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Re: "scheme" attribute of META element

From: Mike Thacker <mike.thacker@esd.org.uk>
Date: Fri, 28 Aug 2009 09:26:41 +0100
Message-ID: <6b32244e0908280126o350f2bc1x86fddb84af5ea5b8@mail.gmail.com>
To: Ian Hickson <ian@hixie.ch>
Cc: Tom Dent <tom.dent@porism.com>, public-html-comments@w3.org
>>You don't need the "scheme" attribute to do that, though. This is
basically just synonym matching; you could apply the same synonym matching
to all terms on the page, and to all metadata values, regardless of the
scheme="" attribute.<<

Well the scheme defines the meaning of the content in a precise context.

So "Apple" from a scheme defining computers, would be different from "Apple"
in a scheme defining fruit.

In this case "Abandoned vehicles" has a precise meaning in LGSL.  It defines
a service that UK councils are required to provide under a law which defines
the scope of the service and the duties of the council.  Pages with that
term in the metadata with the "LGSL" scheme are contributing towards the
fulfilment of that duty.


>>(How do you map the postcode to that page, by the way?)<<

The government site in question uses licensed data which identifies the
council whose geaographical scope contains the specified post code.

Hope this helps.

Do say if you still feel that I am missing something and that scheme is
redundant.

Mike



On Thu, Aug 27, 2009 at 19:58, Ian Hickson <ian@hixie.ch> wrote:

> On Wed, 19 Aug 2009, Tom Dent wrote:
> > On Thu, Aug 13, 2009 at 12:19 PM, Ian Hickson<ian@hixie.ch> wrote:
> > > On Tue, 4 Aug 2009, Tom Dent wrote:
> > >> On Wed, Jul 29, 2009 at 7:27 PM, Ian Hickson <ian@hixie.ch> wrote:
> > >>
> > >> The scheme does not directly impact on the user, but can (for
> > >> example) do so via search software.  You can see a view of IPSV at
> > >> http://www.esd.org.uk/standards/ipsv/viewer/ or LGSL at
> > >> http://www.esd.org.uk/standards/lgsl/viewer .
> > >>
> > >> If a user searched for pages by using a "non-preferred term", the
> > >> search engine should convert that to an IPSV preferred term and then
> > >> return all content with that preferred term in its metadata (with the
> > >> IPSV scheme). The search software might also suggest showing content
> > >> for broader and narrower subject headings from the IPSV hierarchy.
> > >>
> > >> The LGSL is being used to reference local authority sites in the UK
> > >> Government's Directgov site (at http://www.direct.gov.uk/) which is
> > >> used as a portal to local authority sites, and uses LGSL to reference
> > >> pages.
> > >
> > > This doesn't really seem like a very compelling use case. Surely more
> > > modern search technologies would be a significantly more effective way
> > > of addressing the same problem at the user level, but with a
> > > significantly better user experience? Can you walk me through what a
> > > typical user might search for in a way that metadata with a scheme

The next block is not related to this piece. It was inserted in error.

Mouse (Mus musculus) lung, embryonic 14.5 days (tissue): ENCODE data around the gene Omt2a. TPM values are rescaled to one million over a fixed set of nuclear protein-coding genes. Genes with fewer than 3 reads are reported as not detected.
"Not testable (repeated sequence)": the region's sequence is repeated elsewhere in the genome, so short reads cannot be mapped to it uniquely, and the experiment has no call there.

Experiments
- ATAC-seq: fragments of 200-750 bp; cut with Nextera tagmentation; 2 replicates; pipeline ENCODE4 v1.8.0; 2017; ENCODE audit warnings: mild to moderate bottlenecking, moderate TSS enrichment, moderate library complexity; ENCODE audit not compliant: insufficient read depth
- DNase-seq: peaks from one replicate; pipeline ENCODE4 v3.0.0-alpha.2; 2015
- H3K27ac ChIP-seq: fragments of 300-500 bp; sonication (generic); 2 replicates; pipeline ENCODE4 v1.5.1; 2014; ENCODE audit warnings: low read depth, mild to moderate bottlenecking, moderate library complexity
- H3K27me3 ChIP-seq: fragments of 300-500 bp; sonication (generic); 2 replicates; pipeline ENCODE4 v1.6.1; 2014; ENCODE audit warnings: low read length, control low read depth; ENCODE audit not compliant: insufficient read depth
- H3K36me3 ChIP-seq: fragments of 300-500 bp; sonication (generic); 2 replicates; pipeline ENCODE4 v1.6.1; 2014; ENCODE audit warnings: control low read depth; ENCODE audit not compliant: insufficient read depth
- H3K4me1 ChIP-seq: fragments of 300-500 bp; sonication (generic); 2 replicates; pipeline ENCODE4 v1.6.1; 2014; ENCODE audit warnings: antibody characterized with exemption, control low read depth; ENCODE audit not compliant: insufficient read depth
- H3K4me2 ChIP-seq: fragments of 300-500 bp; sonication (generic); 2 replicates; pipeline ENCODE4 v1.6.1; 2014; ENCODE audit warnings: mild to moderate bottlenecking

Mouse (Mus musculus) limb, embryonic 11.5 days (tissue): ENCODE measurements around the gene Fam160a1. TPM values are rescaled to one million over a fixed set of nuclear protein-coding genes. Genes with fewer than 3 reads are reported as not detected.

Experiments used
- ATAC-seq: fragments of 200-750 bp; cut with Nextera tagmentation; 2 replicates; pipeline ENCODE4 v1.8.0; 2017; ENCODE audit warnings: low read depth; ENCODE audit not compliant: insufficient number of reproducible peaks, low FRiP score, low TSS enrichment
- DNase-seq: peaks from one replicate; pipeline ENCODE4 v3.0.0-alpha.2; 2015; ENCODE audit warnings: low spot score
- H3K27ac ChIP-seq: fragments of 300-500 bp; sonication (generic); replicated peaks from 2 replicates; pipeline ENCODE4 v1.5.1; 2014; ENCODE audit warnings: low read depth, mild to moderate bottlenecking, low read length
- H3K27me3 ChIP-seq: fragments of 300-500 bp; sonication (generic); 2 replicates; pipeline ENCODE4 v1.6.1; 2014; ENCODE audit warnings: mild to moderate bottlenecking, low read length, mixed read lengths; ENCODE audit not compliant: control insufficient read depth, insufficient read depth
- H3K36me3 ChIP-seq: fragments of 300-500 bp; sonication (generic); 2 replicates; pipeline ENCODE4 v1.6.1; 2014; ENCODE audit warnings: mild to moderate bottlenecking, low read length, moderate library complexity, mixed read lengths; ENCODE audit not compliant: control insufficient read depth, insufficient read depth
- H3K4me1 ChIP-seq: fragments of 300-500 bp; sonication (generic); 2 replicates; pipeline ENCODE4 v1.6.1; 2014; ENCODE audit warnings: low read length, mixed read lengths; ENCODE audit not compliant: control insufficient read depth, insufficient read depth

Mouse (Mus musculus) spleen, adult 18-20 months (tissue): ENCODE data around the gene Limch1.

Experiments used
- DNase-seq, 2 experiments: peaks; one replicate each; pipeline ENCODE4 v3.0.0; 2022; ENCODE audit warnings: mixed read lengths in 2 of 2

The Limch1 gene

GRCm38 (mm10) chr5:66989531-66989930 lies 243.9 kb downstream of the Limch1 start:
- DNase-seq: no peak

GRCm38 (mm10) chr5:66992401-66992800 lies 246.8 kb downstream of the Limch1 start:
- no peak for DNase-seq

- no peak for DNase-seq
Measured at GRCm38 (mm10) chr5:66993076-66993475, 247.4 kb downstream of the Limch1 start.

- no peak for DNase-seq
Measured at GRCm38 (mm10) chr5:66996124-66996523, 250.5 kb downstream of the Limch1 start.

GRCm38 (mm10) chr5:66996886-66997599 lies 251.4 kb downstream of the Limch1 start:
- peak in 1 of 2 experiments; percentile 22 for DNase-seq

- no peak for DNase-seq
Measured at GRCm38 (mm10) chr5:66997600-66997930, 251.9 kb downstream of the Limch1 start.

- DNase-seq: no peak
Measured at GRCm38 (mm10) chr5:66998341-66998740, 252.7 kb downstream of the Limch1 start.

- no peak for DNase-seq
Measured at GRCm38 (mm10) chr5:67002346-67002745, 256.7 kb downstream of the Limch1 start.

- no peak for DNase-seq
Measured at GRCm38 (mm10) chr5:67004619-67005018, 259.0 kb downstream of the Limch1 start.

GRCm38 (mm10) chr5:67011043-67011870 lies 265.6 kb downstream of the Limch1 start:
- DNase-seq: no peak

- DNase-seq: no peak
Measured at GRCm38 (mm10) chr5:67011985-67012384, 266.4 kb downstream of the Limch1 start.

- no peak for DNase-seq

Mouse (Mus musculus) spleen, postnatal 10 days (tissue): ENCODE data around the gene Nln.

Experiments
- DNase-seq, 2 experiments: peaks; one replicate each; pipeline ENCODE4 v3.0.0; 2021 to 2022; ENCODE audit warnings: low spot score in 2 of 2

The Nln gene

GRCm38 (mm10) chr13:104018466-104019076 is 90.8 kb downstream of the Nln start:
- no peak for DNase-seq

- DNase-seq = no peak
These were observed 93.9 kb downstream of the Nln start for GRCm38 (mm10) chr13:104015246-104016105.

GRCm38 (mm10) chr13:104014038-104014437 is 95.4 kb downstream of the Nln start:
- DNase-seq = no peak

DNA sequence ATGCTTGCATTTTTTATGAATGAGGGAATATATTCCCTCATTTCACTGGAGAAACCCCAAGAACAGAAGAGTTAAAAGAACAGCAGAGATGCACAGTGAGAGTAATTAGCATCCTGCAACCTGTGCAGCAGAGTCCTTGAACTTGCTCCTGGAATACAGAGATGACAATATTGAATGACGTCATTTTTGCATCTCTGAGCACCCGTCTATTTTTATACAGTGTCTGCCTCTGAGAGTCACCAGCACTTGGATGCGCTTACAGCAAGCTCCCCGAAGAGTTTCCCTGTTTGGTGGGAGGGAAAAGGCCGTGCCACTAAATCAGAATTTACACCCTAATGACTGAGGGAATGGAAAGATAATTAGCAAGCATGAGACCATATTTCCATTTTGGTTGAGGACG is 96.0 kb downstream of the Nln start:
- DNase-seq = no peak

> > > would affect the result? I'm having trouble figuring out what a
> > > suitable "non-preferred term" might be. For example, I did a search on
> > > direct.gov.uk for "how do i report foreign income for tax purposes",
> > > which gave me the same top result as Google did for that same search
> > > (with a site restrict), and did not appear to be in any way affected
> > > by metadata terms that used schemes.
> >
> > Using the LGSL metadata can make the seach at the Directgov site more
> > powerful than Google. For example, this page about abandoned vehicles
> > references LGSL:
> >
> >
> http://www.chiltern.gov.uk/site/scripts/services_info.php?serviceID=306&startsWith=A
> >
> > <meta name="eGMS.subject.service" lang="en" scheme="LGSL"
> > content="Abandoned vehicles" />
> >
> > Doing a Google search for that abandoned vehicles and a postcode in that
> > authority does not return the correct page:
> > http://www.google.co.uk/search?hl=de&q=HP5+1RS+abandoned+vehicles
> > However entering your postcode into the Directgov site (which also
> > references the LGSL in the URL) does:
> >
> >
> http://local.direct.gov.uk/LDGRedirect/LocationSearch.do?searchtype=1&LGSL=372&LGIL=0&Style=&formsub=t&text=HP5+1RS
>
> You don't need the "scheme" attribute to do that, though. This is
> basically just synonym matching; you could apply the same synonym matching
> to all terms on the page, and to all metadata values, regardless of the
> scheme="" attribute.
>
> (How do you map the postcode to that page, by the way?)
>
>
> On Wed, 19 Aug 2009, Mike Thacker wrote:
> >
> > As I understand it, this thread is concerned with the usefulness of
> > keeping the "scheme" attribute of the META element.
> >
> > The discussion comes down to whether or not schemes defining the format
> > of values or, as described here, controlled lists adding definition and
> > precise meaning to values (in the "content" attribute) are useful.
> >
> > To me adding defining the controlled list from which a precise value is
> > taken has tremendous value, as described by Tom.
> >
> > Ian you say:
> >
> > >>Surely more modern search technologies would be a significantly more
> > effective way of addressing the same problem at the user level, but with
> > a significantly better user experience?<<
> >
> > Can you say (or provide a link to indicate) what these modern search
> > technologies might be?
>
> Well for example in this particular case it's not clear that the scheme=""
> attribute is helping at all. Surely it would be better, as noted above, to
> just apply the same processing to _all_ the keywords on the page, rather
> than just those in the metadata headers, regardless of scheme="".
>
> --
> Ian Hickson               U+1047E                )\._.,--....,'``.    fL
> http://ln.hixie.ch/       U+263A                /,   _.. \   _\  ;`._ ,.
> Things that are impossible just take longer.   `._.-(,_..'--(,_..'`-.;.'
>
Received on Friday, 28 August 2009 08:27:41 GMT

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